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Looking to buy a tape drive w/ or w/out library

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Eugen Cocalea_1
Occasional Advisor

Looking to buy a tape drive w/ or w/out library

Hi,

I am pretty unfamiliar with tape drives but I got a task to look for one.

What I want (in large) about them:
- to do daily backup of about 30-40 Gigs of data
- i would like them to be scsi / external / rackmountable (one with more of those attributes will fit) but I am not 100% decided I want it like this. I mean, I will rather take a faster / better one that is not external, etc.
- eventually to have a library (which I suppose it's something like a jukebox for tapes).
- price is not very much an issue since I will look for second hand drives

I would thank you very much (and assign points) to anyone that writes more than the model, I mean issues about them, experience, what to do, what not.

Oh, and if you have advices like 'Do not buy THAT tape drive', please feel free.

Thank you in advance,

Eugen
It's not a shame to be born stupid. It's a shame to die being stupid.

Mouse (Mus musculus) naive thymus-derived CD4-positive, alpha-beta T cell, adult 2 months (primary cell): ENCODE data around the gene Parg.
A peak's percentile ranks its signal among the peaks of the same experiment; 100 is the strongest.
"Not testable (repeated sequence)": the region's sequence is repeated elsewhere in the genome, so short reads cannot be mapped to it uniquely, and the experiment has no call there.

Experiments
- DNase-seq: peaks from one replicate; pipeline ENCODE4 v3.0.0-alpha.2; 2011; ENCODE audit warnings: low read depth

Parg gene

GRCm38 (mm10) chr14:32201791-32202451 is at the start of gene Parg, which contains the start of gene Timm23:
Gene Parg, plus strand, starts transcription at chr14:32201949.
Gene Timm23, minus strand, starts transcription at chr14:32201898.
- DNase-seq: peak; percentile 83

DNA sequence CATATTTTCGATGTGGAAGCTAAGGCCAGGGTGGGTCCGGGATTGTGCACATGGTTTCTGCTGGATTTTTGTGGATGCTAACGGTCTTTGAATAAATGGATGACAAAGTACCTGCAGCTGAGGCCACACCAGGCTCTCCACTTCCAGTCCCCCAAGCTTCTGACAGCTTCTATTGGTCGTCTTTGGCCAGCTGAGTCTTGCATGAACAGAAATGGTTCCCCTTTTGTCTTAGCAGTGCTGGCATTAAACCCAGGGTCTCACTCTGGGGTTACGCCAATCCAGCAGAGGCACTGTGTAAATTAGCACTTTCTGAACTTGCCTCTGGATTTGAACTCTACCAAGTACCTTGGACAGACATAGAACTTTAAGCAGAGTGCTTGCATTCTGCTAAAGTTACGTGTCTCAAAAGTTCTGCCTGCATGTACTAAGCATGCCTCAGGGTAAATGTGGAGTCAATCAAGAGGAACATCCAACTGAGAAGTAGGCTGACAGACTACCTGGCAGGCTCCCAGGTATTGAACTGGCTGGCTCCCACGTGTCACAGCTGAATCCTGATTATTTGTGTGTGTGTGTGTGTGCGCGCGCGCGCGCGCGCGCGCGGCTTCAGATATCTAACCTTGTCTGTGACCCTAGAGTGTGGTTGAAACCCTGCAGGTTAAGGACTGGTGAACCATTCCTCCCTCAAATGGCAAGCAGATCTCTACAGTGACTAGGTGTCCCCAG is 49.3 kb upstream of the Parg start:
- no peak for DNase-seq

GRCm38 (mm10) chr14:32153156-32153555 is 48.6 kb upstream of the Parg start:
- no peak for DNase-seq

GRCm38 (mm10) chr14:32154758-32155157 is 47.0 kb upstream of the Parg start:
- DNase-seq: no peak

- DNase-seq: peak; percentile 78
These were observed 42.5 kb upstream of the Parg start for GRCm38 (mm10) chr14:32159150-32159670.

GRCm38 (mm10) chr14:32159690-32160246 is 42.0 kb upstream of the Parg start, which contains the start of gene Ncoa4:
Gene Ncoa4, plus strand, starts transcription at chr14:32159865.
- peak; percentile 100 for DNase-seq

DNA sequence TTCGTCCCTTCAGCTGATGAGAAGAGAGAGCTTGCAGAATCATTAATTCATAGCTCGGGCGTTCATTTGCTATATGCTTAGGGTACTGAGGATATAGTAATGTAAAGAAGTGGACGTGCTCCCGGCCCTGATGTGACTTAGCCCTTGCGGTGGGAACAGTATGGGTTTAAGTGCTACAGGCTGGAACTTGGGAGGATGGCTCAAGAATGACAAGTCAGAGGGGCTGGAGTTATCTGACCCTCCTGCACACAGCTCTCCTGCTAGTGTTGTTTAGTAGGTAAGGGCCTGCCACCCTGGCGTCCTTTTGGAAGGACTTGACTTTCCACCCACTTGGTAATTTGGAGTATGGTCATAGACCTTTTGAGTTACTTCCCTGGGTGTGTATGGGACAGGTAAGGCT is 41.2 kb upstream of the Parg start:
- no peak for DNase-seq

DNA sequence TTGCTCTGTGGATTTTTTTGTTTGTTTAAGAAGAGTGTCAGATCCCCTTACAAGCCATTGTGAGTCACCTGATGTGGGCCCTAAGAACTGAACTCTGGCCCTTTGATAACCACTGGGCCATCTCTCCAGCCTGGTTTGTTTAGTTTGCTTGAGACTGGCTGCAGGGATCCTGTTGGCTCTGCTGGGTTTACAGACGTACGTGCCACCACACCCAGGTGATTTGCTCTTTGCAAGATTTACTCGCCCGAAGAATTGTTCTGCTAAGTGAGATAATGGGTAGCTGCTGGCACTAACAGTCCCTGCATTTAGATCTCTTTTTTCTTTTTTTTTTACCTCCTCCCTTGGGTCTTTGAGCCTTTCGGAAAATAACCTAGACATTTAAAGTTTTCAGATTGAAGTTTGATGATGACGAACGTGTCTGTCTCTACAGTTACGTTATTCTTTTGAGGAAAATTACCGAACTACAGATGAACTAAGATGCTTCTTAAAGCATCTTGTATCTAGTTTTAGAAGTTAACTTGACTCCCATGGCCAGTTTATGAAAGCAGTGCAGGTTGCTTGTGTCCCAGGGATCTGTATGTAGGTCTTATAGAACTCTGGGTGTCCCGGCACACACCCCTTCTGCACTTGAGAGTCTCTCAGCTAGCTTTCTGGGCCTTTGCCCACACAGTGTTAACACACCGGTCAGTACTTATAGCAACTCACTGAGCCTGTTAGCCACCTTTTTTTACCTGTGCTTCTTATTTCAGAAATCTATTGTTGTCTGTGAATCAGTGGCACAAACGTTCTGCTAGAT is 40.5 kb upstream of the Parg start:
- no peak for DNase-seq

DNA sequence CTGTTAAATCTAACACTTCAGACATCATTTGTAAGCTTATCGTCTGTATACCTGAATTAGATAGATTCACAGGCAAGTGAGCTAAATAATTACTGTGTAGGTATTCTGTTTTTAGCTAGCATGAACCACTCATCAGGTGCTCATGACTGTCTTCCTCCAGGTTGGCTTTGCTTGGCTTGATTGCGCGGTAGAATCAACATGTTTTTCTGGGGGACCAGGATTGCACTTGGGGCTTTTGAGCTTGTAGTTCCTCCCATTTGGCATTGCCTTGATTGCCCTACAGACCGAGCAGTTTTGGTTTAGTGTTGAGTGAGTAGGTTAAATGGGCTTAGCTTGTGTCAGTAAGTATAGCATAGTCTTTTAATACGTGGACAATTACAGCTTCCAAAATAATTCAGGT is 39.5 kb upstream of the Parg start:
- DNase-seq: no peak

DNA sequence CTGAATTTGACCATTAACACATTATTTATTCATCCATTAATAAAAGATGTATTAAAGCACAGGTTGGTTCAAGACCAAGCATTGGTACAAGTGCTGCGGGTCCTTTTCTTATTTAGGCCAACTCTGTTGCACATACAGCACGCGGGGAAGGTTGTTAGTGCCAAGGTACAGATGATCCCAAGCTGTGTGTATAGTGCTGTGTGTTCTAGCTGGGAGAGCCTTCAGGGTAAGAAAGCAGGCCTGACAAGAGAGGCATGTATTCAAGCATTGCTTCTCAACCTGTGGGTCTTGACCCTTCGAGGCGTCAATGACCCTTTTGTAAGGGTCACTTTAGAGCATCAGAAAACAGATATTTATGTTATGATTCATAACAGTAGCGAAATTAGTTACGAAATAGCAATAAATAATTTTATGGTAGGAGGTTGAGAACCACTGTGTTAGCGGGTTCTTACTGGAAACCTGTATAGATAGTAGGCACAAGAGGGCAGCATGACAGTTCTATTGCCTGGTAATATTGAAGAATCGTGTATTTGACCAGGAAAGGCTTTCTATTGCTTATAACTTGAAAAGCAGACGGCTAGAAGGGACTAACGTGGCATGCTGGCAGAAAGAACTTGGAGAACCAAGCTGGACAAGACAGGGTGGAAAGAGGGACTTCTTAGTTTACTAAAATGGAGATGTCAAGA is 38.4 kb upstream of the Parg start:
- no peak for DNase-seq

9 REPLIES
Vincent Farrugia
Honored Contributor

Re: Looking to buy a tape drive w/ or w/out library

Hello,

I would go for the DLT8000.

Speed: 6Mb/s native (12Mb/s compressed).
Capacity: 40Gb, 80Gb compressed.

This will suit you well.

You can put it in a library or autoloader, but you will have to buy another drive (external/internal ones ae different physically).

Problem is... the current crop of libraries only support SDLT drives (which is 1 step ahead of DLT8000 drives). So if you want to be prepared for the future, the SDLT is the one. If you want a current configuration, the DLT8000 is the one.

SDLT: speed: 11Mb/s native, 22Mb/s compressed
Capacity: 160Gb native, 320Gb compressed.
It is backward-compatible to DLT8000 media.

This is a bit too much for you capacity-wise. Your choice.

HTH,
Vince
Tape Drives RULE!!!
Jeff XSi
Frequent Advisor
Solution

Re: Looking to buy a tape drive w/ or w/out library

A DLT 80 ( 8000 ) would be a good choice I agree, however the VS80 drive would be more cost effective.

The VS80 drive is around half the retail proce of the DLT 80 and although you would be purchasing a second hand unit, the pricing should still reflect this.

There are 2 considerations when choosing between these two models...

Firstly the VS80 uses a different write format to that of the DLT 80 and as such they are not cross compatible... E.g if you used a DLT IV cart in a DLT 80 then tried to insert it into a VS80, it would eject immediately..